The Present of Enlightenment

Helge Jordheim

in This Is Enlightenment

Published by University of Chicago Press

Published in print June 2010 | ISBN: 9780226761473
Published online March 2013 | e-ISBN: 9780226761466 | DOI:
The Present of Enlightenment

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This chapter analyzes how Kant, Foucault, and Jean Paul negotiate a central contradiction of Enlightenment. On the one hand, each insists, within their distinct discursive itinerary, that the value and promise of Enlightenment consists in the way it allows us to think the present, the distinctness of the present age, and build a “now” that requires a certain ethos: “a voluntary choice made by certain people; in the end, a way of thinking and feeling; a way, too, of acting and behaving that at one and the same time marks a relation of belonging and presents itself as a task” (Foucault). Without this sense of a present, how could a task like political revolution be attempted? The chapter demonstrates that each of these writers, in their different ways, runs up against the inevitability that the “present” of Enlightenment not only entails temporal deferrals and spatial differences. Crucially, Enlightenment can only materialize within the various mediations of speech, writing, print, and image.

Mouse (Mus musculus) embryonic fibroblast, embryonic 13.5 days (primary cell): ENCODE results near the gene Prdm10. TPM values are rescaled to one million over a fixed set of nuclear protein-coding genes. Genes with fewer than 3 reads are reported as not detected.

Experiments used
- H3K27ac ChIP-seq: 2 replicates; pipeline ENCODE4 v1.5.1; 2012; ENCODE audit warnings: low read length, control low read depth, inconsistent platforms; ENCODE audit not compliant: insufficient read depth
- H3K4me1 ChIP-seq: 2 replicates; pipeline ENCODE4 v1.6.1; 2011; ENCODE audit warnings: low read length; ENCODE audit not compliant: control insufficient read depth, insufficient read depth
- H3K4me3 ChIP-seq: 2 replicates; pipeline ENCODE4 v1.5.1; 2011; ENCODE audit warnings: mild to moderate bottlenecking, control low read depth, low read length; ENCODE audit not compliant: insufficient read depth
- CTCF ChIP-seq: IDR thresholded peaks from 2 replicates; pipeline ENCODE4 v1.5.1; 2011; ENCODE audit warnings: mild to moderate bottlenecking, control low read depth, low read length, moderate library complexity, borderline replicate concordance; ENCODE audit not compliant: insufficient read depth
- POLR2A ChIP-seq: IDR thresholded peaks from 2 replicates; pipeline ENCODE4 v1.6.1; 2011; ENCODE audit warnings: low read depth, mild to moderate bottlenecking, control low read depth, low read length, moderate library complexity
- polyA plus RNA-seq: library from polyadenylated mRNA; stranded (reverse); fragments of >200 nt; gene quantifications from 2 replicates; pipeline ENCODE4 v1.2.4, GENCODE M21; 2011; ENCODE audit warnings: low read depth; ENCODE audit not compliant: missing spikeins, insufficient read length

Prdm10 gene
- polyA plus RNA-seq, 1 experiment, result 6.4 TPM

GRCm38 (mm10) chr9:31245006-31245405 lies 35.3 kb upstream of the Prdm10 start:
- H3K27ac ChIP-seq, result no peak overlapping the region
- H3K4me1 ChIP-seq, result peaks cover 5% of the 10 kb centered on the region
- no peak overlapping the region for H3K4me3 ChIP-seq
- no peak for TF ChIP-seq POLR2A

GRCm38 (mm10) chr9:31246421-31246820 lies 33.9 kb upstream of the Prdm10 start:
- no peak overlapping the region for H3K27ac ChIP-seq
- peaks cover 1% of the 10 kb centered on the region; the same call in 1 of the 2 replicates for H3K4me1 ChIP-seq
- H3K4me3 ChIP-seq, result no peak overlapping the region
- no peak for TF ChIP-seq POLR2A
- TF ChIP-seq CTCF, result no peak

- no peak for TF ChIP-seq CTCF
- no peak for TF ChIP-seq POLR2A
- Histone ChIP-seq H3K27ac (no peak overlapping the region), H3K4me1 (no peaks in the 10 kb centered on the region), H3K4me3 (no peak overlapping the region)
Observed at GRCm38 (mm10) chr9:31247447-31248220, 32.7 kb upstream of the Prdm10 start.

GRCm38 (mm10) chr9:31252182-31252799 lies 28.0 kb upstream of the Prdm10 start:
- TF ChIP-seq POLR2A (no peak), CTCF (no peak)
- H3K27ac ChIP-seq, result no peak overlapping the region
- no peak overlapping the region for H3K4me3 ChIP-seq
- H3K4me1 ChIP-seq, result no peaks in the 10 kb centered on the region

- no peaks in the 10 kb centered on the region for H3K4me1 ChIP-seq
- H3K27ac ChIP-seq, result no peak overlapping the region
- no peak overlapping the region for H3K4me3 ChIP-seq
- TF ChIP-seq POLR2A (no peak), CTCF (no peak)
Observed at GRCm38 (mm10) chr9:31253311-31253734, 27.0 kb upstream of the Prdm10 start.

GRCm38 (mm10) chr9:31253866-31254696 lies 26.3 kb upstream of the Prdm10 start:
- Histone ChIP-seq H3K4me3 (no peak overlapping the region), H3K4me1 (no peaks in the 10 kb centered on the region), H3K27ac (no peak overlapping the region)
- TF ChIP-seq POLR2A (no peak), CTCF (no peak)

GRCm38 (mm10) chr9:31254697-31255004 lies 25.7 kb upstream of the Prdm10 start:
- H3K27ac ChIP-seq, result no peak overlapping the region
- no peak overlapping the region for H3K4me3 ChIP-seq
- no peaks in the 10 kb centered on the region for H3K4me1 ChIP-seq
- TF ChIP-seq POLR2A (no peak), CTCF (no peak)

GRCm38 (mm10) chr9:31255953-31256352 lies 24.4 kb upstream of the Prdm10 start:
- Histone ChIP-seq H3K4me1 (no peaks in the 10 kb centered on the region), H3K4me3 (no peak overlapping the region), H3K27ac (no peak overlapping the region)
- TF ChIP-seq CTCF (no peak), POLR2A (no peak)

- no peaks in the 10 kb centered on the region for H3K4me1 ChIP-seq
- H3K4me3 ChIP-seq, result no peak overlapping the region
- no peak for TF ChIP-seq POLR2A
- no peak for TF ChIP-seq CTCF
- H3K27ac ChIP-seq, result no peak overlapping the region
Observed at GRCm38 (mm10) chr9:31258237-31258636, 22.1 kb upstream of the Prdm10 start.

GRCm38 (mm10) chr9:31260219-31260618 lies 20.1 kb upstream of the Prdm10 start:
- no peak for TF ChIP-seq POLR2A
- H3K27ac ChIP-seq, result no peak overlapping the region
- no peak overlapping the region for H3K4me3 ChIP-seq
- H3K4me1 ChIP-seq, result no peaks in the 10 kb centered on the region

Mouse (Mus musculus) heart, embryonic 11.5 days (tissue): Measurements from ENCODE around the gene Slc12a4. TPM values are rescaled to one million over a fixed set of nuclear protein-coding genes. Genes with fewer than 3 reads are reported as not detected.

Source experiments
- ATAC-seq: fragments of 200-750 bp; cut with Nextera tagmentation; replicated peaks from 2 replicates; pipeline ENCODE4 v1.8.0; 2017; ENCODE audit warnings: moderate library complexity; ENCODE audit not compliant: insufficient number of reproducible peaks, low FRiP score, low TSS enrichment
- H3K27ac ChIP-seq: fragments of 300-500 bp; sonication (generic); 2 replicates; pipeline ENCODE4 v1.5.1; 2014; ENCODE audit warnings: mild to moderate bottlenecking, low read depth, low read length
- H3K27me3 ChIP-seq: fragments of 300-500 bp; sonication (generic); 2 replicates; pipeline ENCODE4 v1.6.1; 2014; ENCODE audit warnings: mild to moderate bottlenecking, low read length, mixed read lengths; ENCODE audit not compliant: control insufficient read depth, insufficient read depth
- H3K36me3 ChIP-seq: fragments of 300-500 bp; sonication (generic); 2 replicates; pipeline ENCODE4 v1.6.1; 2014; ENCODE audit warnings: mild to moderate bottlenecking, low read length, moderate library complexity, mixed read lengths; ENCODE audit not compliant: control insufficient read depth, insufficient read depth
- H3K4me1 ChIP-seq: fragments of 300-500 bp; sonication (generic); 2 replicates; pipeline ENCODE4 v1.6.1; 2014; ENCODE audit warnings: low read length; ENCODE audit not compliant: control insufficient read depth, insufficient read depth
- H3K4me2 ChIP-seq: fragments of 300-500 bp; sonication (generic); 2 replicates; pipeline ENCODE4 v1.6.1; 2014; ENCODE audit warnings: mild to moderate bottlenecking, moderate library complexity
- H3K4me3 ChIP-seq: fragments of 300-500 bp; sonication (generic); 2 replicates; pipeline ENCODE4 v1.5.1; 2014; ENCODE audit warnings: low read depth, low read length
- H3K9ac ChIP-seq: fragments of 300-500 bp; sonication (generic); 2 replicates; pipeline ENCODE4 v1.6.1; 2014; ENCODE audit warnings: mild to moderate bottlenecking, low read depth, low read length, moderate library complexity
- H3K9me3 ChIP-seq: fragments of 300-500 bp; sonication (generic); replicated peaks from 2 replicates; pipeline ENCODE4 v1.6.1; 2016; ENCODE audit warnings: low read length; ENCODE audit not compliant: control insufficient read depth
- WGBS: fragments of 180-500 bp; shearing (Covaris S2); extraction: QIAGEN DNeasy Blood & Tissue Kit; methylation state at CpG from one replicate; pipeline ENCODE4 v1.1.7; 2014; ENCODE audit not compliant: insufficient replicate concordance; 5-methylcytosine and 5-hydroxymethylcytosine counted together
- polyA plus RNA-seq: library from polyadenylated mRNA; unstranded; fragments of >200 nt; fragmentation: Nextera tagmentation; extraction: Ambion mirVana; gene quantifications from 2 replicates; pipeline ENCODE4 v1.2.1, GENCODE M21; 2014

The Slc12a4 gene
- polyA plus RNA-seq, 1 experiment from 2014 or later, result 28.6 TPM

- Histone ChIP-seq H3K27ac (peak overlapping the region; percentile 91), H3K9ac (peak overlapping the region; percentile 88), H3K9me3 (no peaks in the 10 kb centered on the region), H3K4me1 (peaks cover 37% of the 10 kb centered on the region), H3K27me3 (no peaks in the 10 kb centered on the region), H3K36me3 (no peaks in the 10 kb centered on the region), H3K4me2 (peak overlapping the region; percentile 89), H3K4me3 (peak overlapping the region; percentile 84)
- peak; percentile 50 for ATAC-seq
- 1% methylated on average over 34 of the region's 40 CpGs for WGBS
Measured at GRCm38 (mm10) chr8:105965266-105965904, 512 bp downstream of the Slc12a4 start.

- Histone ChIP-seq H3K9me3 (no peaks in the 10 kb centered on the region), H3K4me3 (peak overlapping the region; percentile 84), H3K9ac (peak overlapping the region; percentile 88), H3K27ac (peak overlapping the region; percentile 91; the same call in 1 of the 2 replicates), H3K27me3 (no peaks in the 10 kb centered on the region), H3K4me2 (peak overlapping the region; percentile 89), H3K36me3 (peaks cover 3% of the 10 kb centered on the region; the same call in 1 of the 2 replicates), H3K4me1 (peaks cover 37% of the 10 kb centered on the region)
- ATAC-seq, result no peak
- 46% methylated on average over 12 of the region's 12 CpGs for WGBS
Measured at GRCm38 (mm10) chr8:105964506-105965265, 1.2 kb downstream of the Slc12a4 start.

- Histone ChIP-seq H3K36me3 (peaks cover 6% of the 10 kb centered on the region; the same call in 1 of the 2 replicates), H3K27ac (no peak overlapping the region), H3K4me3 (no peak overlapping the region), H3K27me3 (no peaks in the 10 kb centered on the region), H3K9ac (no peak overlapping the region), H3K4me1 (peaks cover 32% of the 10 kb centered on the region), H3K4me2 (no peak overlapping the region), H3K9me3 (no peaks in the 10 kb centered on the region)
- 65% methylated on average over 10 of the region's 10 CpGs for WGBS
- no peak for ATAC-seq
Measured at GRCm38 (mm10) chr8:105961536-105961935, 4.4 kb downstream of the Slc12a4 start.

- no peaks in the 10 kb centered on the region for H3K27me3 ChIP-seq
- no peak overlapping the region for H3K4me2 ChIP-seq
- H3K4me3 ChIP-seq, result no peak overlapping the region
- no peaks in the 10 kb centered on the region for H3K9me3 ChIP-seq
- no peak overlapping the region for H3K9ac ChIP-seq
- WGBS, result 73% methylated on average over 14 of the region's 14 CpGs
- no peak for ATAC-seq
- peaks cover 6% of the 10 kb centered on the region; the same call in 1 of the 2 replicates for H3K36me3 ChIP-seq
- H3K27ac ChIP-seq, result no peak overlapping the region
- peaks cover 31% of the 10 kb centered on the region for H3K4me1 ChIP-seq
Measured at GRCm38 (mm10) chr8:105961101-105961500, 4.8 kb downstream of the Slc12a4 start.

Keywords: political revolution; Enlightenment; temporal deferrals; spatial differences; mediation; speech; writing; print; image

Chapter.  8901 words. 

Subjects: Early Modern History (1500 to 1700)

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